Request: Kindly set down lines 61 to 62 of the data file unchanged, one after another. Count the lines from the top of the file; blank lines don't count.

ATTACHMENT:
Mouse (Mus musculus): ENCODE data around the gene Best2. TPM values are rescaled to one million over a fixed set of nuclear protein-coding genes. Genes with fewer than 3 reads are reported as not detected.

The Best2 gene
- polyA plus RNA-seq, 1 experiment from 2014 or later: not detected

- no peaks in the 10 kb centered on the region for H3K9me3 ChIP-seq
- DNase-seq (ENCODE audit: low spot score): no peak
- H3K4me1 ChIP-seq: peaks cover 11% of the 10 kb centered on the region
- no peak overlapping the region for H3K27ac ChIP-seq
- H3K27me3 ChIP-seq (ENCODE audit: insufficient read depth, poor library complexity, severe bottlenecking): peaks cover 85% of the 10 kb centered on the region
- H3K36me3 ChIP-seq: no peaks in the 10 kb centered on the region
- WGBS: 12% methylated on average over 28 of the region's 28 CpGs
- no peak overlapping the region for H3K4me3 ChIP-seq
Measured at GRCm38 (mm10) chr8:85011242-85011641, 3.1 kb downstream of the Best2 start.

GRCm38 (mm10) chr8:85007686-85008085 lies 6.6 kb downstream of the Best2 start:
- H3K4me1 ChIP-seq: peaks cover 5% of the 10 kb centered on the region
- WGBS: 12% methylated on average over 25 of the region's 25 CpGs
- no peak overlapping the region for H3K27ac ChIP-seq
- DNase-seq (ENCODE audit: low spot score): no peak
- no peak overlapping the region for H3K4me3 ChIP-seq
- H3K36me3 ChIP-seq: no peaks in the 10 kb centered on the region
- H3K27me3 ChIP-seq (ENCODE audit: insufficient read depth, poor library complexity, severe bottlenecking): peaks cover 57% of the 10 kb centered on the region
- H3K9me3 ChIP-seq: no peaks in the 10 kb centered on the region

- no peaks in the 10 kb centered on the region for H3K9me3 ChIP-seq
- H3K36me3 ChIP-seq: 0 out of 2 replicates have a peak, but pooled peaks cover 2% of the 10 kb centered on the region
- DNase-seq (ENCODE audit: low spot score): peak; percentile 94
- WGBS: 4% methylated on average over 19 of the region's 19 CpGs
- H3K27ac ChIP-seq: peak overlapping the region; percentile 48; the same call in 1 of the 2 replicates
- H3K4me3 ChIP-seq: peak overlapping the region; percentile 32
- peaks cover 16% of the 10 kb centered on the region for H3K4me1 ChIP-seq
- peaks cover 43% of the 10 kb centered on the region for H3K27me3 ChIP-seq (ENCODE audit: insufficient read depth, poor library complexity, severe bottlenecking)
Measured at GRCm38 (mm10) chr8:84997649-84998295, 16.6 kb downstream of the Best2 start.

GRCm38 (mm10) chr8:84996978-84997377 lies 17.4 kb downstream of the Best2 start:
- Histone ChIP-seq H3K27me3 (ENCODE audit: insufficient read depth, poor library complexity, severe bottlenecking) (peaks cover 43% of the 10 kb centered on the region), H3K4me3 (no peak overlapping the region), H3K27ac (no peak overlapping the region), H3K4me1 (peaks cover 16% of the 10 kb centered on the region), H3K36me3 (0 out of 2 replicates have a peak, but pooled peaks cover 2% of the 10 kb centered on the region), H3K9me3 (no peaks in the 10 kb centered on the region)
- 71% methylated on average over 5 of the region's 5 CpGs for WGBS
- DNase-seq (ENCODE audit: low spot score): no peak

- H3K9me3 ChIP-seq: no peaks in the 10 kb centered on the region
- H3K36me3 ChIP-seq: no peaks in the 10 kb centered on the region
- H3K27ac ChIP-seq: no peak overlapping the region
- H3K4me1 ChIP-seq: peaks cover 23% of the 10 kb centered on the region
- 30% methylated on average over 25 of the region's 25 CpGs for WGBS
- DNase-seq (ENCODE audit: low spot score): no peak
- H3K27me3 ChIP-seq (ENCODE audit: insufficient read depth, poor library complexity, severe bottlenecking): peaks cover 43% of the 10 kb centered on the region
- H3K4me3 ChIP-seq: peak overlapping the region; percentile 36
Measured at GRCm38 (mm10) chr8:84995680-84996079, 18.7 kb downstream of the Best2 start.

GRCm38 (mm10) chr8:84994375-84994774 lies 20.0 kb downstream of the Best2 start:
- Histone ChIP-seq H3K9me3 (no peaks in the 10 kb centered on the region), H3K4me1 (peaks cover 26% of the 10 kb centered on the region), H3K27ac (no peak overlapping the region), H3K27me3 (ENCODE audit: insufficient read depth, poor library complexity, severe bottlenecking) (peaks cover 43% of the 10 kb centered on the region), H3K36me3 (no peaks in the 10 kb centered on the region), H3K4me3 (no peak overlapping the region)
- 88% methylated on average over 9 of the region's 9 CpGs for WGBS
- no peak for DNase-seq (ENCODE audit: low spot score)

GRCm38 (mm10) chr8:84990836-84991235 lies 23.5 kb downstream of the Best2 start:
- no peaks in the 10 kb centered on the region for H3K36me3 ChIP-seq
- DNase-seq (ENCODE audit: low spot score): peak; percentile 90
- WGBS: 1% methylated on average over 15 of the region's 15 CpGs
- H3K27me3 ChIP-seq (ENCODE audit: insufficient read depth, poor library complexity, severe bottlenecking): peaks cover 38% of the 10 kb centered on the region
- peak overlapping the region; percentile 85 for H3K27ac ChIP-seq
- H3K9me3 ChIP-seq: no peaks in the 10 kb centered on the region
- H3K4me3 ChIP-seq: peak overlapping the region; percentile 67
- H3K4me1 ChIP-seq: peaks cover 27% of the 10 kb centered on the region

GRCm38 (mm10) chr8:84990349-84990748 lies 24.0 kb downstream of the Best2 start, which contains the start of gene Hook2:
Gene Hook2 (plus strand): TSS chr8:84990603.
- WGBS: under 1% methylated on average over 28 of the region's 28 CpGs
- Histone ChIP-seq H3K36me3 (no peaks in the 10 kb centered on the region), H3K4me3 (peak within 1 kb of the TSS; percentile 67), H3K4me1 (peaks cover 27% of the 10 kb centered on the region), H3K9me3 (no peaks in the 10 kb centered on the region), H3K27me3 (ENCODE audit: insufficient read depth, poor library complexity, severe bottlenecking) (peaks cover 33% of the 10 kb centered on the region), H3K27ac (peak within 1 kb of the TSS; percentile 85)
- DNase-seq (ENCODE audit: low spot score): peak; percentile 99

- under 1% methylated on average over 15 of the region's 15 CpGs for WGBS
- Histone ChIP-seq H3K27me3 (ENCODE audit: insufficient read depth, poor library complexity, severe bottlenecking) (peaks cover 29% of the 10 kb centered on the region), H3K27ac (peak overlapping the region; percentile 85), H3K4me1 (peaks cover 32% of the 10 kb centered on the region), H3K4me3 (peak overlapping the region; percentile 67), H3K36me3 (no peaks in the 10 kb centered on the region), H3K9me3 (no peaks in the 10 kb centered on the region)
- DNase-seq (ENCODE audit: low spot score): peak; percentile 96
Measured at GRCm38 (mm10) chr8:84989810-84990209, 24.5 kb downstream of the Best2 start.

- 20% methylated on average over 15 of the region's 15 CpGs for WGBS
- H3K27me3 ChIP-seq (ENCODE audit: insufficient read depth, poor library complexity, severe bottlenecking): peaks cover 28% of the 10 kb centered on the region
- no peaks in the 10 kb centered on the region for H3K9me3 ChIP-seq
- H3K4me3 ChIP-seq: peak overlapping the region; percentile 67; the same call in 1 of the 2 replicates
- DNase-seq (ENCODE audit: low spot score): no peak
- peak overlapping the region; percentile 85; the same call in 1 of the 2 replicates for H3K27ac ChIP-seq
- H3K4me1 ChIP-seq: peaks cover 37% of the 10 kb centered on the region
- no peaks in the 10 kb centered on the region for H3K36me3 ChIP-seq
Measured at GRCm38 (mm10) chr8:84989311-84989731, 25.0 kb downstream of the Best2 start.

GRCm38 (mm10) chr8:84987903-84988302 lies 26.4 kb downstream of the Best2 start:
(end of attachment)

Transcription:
- DNase-seq (ENCODE audit: low spot score): peak; percentile 99

- under 1% methylated on average over 15 of the region's 15 CpGs for WGBS